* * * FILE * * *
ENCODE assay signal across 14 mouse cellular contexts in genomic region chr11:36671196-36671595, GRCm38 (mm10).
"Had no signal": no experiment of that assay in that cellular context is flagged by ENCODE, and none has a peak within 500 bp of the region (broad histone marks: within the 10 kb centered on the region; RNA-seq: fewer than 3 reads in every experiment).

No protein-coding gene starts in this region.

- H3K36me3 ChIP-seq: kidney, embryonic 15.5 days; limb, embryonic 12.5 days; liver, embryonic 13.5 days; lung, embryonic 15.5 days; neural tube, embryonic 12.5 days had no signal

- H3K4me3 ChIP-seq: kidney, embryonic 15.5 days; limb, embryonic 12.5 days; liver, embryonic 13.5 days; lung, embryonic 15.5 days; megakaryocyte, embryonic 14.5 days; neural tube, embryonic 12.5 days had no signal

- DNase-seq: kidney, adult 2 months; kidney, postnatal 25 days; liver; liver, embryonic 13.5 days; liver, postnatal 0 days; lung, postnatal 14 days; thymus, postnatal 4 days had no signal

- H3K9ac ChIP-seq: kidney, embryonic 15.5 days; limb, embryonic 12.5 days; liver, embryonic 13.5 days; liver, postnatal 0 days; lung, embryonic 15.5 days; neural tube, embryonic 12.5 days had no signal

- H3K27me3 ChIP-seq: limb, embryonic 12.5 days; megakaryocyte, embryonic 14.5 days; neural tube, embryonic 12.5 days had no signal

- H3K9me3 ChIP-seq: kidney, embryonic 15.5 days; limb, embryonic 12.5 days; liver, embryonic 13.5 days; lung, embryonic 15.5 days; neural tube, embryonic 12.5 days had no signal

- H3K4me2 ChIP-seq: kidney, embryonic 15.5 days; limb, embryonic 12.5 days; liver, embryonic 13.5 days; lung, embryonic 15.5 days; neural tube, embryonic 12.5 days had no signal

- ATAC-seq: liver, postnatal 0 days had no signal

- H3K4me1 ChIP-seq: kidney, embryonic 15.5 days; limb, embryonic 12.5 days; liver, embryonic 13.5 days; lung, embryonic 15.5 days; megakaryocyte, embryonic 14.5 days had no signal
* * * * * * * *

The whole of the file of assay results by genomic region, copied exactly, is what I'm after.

ENCODE assay signal across 14 mouse cellular contexts in genomic region chr11:36671196-36671595, GRCm38 (mm10).
"Had no signal": no experiment of that assay in that cellular context is flagged by ENCODE, and none has a peak within 500 bp of the region (broad histone marks: within the 10 kb centered on the region; RNA-seq: fewer than 3 reads in every experiment).

No protein-coding gene starts in this region.

- H3K36me3 ChIP-seq: kidney, embryonic 15.5 days; limb, embryonic 12.5 days; liver, embryonic 13.5 days; lung, embryonic 15.5 days; neural tube, embryonic 12.5 days had no signal

- H3K4me3 ChIP-seq: kidney, embryonic 15.5 days; limb, embryonic 12.5 days; liver, embryonic 13.5 days; lung, embryonic 15.5 days; megakaryocyte, embryonic 14.5 days; neural tube, embryonic 12.5 days had no signal

- DNase-seq: kidney, adult 2 months; kidney, postnatal 25 days; liver; liver, embryonic 13.5 days; liver, postnatal 0 days; lung, postnatal 14 days; thymus, postnatal 4 days had no signal

- H3K9ac ChIP-seq: kidney, embryonic 15.5 days; limb, embryonic 12.5 days; liver, embryonic 13.5 days; liver, postnatal 0 days; lung, embryonic 15.5 days; neural tube, embryonic 12.5 days had no signal

- H3K27me3 ChIP-seq: limb, embryonic 12.5 days; megakaryocyte, embryonic 14.5 days; neural tube, embryonic 12.5 days had no signal

- H3K9me3 ChIP-seq: kidney, embryonic 15.5 days; limb, embryonic 12.5 days; liver, embryonic 13.5 days; lung, embryonic 15.5 days; neural tube, embryonic 12.5 days had no signal

- H3K4me2 ChIP-seq: kidney, embryonic 15.5 days; limb, embryonic 12.5 days; liver, embryonic 13.5 days; lung, embryonic 15.5 days; neural tube, embryonic 12.5 days had no signal

- ATAC-seq: liver, postnatal 0 days had no signal

- H3K4me1 ChIP-seq: kidney, embryonic 15.5 days; limb, embryonic 12.5 days; liver, embryonic 13.5 days; lung, embryonic 15.5 days; megakaryocyte, embryonic 14.5 days had no signal